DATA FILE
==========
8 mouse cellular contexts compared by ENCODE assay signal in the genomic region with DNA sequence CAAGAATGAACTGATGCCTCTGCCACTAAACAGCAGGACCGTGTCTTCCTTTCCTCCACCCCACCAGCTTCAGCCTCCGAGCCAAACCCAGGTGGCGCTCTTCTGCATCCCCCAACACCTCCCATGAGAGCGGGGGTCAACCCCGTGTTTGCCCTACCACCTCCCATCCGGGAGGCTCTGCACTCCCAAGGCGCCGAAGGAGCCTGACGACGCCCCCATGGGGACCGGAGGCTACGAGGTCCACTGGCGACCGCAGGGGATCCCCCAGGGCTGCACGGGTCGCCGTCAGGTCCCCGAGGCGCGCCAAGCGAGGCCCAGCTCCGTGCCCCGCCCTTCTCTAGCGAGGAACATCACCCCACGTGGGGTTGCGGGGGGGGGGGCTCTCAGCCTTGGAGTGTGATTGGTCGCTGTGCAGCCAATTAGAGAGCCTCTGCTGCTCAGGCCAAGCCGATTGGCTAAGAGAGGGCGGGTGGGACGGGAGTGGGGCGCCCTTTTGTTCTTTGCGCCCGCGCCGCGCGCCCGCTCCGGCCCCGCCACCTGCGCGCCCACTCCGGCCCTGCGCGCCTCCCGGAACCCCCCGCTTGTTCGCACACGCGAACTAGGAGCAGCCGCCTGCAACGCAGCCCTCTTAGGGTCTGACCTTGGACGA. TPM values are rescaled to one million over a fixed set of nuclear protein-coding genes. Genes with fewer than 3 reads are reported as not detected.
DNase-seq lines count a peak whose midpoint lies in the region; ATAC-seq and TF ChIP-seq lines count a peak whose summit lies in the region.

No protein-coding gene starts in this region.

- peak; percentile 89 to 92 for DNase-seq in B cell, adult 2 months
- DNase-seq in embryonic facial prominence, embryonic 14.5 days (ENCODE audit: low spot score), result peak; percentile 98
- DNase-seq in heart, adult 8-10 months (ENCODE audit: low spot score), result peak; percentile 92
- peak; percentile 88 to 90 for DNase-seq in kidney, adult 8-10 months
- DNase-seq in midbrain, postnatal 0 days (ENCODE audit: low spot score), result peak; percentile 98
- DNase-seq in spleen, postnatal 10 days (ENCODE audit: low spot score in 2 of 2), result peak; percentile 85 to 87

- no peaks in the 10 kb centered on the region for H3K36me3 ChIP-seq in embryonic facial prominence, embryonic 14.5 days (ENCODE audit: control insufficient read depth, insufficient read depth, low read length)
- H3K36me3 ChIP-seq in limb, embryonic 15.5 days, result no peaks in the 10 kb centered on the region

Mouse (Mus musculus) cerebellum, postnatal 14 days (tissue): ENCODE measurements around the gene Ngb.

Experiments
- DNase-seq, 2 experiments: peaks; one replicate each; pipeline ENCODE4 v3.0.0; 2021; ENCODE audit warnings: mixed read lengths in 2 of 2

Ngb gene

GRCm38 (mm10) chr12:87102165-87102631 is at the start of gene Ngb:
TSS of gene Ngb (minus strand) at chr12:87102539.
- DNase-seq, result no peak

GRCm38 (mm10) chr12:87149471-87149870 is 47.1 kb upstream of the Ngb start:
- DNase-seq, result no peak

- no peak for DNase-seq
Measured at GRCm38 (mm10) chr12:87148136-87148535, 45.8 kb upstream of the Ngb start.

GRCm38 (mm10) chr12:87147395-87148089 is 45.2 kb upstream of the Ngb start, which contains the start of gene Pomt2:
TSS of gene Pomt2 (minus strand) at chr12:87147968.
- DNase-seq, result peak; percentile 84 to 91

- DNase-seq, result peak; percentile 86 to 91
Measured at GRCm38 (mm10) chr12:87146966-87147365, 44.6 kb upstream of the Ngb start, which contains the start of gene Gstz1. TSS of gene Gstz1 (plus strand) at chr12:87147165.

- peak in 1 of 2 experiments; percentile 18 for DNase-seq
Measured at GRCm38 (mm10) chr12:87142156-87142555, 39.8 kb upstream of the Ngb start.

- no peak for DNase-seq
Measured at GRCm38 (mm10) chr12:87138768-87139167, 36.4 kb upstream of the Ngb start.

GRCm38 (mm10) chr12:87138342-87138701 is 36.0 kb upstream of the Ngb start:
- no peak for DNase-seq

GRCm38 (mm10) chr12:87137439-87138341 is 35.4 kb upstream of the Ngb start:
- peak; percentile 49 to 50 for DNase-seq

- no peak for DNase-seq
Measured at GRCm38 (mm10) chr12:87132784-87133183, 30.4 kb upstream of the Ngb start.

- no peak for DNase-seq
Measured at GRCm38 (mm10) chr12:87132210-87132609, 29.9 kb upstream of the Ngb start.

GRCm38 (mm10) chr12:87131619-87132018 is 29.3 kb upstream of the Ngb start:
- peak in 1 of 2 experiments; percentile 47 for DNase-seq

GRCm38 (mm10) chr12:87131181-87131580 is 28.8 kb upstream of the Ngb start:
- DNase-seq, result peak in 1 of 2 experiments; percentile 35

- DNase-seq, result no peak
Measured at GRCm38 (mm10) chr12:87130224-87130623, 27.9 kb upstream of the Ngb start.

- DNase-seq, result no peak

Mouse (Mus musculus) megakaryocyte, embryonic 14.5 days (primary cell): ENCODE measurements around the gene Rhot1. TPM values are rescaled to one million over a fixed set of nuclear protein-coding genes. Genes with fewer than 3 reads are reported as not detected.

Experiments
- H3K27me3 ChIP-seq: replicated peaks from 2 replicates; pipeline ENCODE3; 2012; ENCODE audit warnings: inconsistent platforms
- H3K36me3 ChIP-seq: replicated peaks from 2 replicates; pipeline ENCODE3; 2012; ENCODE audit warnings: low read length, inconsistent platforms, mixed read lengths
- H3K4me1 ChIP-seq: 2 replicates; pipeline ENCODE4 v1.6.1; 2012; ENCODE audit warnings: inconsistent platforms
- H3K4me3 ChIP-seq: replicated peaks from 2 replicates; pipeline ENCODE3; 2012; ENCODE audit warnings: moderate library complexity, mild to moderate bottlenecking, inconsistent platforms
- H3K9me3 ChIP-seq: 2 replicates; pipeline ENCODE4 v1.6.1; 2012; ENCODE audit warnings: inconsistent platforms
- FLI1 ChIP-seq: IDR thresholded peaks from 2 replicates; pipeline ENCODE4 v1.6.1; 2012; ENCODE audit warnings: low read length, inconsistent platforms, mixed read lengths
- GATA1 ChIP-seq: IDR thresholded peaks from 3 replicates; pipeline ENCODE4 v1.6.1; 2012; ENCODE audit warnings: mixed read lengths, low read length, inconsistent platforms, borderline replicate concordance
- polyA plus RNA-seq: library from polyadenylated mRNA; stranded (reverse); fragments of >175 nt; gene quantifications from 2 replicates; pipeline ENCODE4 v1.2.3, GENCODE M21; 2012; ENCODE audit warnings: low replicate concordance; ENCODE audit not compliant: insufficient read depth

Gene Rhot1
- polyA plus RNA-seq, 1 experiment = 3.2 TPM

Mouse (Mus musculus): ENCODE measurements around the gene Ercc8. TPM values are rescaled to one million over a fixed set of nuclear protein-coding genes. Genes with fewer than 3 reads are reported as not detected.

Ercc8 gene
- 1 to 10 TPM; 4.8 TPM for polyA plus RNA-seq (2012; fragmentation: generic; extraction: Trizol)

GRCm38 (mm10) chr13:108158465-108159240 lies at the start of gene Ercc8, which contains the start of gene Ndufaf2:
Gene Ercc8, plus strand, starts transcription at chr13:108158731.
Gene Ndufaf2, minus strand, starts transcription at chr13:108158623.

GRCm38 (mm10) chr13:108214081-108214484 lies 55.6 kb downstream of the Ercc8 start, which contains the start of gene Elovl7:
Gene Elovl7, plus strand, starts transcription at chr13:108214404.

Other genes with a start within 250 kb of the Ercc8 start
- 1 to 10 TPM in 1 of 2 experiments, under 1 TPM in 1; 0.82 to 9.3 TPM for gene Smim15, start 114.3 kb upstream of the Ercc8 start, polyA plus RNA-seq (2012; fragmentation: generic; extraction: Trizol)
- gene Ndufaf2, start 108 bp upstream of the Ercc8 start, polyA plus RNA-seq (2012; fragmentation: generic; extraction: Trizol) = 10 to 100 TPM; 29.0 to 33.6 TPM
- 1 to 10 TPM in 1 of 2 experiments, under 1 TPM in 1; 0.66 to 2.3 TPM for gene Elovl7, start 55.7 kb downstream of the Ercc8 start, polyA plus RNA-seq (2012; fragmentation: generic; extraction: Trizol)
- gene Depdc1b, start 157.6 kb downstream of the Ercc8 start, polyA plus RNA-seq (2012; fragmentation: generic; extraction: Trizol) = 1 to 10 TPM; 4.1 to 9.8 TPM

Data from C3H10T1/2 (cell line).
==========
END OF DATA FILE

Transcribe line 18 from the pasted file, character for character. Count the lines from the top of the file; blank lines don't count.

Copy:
- DNase-seq, result no peak